New data from multiple studies show Galvus® delivers consistent and robust blood sugar control in patients with type 2 diabetes
-Significant blood sugar reductions seen across range of patient populations, including varied ethnic groups, the elderly, and those at high risk of developing diabetes.
-Galvus lowers blood sugar when added to a sulfonylurea, reinforcing efficacy in combination with commonly used diabetes medicines.
-Data confirm good tolerability in humans with studies showing incidence of side effects similar to placebo in monotherapy trials.
-European regulatory decision anticipated by end 2007; discussions continue on steps to gain US approval.
Galvus® (vildagliptin), a new once-daily oral treatment for type 2 diabetes submitted for approval in the US and Europe, has been shown in new clinical data to deliver consistent and robust blood sugar reductions in patients with this progressive disease estimated to affect about 246 million people worldwide.
The findings, presented at the 67th Annual Scientific Sessions of the American Diabetes Association (ADA), are consistent with earlier results demonstrating the efficacy and tolerability of Galvus both as a monotherapy and when added to many commonly used diabetes medicines in a range of patients across the type 2 diabetes disease spectrum,,. These include varied ethnic groups and the elderly as well as patients with impaired glucose tolerance at high risk of developing diabetes and those with uncontrolled blood sugar levels.
“These results further reinforce the clinical benefits of Galvus as an important new treatment option for patients with type 2 diabetes,” said James Shannon, MD, Global Head of Development at Novartis Pharma AG. “We remain convinced that Galvus is safe and effective and will continue to work with health authorities to ensure this medicine can be made available to patients worldwide as soon as possible.”
A member of a new class of diabetes medicines called DPP-4 inhibitors, Galvus is currently approved in Brazil and Mexico. A European regulatory decision is anticipated by the end of 2007. In the US, Novartis received an approvable letter in February 2007, and discussions are ongoing with the US Food and Drug Administration on steps needed to move forward to approval.
New data presented at the ADA showed that Galvus, when added to the sulfonylurea glimepiride, produced an additional significant blood sugar reduction of 0.6% in HbA1c compared to glimepiride alone. HbA1c is a measure of plasma glucose levels over the preceding three months, and indicates how well diabetes is being controlled over time.
These data supplement existing findings with Galvus when used in combination with widely prescribed diabetes medicines such as metformin, an oral thiazolidinedione (TZD) and insulin.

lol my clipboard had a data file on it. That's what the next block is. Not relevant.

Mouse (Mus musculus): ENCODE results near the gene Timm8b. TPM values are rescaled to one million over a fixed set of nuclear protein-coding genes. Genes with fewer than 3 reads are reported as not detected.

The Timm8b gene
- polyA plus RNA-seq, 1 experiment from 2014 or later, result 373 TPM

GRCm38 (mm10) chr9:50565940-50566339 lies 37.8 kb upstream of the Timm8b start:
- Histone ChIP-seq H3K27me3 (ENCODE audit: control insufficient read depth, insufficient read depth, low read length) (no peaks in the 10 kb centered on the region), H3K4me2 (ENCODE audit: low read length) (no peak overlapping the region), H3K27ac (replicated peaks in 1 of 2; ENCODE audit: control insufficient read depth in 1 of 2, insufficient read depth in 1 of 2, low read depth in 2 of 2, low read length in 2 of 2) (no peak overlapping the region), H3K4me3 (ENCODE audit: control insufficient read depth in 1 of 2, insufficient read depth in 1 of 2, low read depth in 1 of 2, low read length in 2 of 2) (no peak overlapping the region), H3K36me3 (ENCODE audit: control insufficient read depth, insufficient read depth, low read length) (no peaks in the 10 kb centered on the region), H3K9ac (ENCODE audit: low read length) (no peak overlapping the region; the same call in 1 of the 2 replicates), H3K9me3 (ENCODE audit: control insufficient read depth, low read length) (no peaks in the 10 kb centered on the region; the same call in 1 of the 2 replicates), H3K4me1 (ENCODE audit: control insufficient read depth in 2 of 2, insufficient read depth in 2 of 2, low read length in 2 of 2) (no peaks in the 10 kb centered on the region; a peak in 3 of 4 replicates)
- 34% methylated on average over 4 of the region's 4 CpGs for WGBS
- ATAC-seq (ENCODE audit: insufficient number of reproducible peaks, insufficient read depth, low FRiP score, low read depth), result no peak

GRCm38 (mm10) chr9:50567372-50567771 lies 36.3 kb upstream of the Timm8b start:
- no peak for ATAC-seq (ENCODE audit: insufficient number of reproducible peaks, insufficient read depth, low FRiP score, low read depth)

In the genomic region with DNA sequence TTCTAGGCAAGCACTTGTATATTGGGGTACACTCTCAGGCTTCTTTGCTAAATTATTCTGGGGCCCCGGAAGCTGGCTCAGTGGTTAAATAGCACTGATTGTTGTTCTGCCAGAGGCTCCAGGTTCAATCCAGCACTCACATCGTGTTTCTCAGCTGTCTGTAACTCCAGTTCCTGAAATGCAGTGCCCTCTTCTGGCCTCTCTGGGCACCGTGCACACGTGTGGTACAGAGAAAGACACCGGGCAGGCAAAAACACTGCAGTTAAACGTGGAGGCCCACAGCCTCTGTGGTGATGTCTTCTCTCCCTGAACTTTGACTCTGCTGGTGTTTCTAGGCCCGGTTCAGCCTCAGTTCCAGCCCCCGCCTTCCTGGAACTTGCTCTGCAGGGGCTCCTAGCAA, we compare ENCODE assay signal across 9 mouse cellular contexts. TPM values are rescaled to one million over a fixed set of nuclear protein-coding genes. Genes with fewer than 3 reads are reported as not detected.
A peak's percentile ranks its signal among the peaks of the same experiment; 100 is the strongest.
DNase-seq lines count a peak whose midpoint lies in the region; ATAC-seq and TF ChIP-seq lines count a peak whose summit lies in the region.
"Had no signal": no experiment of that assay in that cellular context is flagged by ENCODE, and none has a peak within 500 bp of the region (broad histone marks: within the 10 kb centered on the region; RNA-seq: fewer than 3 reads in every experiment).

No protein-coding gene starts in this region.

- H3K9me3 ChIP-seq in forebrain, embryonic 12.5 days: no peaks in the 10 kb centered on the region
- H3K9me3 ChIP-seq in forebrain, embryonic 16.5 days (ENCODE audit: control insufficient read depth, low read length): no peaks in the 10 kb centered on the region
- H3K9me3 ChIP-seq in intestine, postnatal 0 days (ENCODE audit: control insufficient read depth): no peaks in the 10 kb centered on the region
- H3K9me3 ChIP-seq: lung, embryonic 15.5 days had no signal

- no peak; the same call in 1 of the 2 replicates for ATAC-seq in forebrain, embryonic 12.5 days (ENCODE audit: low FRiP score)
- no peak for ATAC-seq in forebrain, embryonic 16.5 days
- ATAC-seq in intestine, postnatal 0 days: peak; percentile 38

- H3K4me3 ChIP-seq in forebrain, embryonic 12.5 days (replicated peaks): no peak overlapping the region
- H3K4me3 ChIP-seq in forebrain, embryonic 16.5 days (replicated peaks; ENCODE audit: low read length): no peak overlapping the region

In the Galvus clinical program no evidence has been seen of overall weight gain or hypoglycemia (dangerously low blood sugar levels), side effects commonly associated with some type 2 diabetes medications. The overall incidence of side effects, including edema (fluid retention), was similar to placebo in monotherapy trials.
“Taken together, these data provide evidence that vildagliptin could provide a safe, effective and well-tolerated therapy when used alone or in combination with other anti-diabetic therapies,” said Alan J. Garber, MD, Ph.D, Professor of Medicine, Biochemistry and Molecular Biology, and Molecular and Cellular Biology at the Baylor College of Medicine in Houston, Texas. “The majority of patients with type 2 diabetes have not achieved their A1c goals and it may therefore be helpful to have additional therapeutic options such as vildagliptin.”
In most developed nations, diabetes is the fourth leading cause of death. Controlling blood sugar levels is difficult even among patients receiving treatment, and more than half of patients with type 2 diabetes currently taking medicines are still not reaching their blood sugar goals. When left untreated or not kept under control, type 2 diabetes can lead to heart and kidney disease, blindness, and vascular or neurological problems.
Galvus works through a novel mechanism of action, targeting a dysfunction in the pancreatic islets that causes high blood sugar levels in people with type 2 diabetes. In clinical studies, Galvus has demonstrated significant reductions in blood sugar sustained at two years.
At a special ceremony during the congress, Novartis presented its 9th annual Novartis Prize in Diabetes to recognize five recipients for innovative patient-oriented diabetes research. For more information about the Novartis Prize in Diabetes, please visit www.diabetesaward.novartis.com.
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